Noctilucent Clouds Hop the Atlantic
In 2015, the first reports of noctilucent clouds (NLCs) came from Europe. Now the clouds have hopped the Atlantic, and Canadians are seeing them, too. "Despite the full Moon in the opposite part of the sky, the NLC display was quite noticeable," reports Alister Ling, who sends this picture from Edmonton, Alberta:
NLCs are Earth's highest clouds. Seeded by meteoroids, they float at the edge of space more than 80 km above the planet's surface. The clouds are very cold and filled with tiny ice crystals. When sunbeams hit those crystals, they glow electric-blue.
Noctilucent clouds first appeared in the 19th century after the eruption of super-volcano Krakatoa. At the time, people thought NLCs were caused by the eruption, but long after Krakatoa's ash settled, the clouds remained. In recent years, NLCs have intensified and spread with summer sightings as far south as Utah and Colorado. This could be a sign of increasing greenhouse gases in Earth's atmosphere.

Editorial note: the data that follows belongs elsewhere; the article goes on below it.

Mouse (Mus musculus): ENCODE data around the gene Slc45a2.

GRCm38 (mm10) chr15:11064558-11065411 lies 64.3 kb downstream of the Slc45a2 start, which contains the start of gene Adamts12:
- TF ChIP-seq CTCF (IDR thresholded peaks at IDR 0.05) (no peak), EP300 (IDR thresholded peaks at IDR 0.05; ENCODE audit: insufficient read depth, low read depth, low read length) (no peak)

Observing tips: Look west 30 to 60 minutes after sunset when the Sun has dipped 6o to 16o below the horizon. If you see luminous blue-white tendrils spreading across the sky, you may have spotted a noctilucent cloud.
Observing the sky can be thought of as a form of entertainment, too.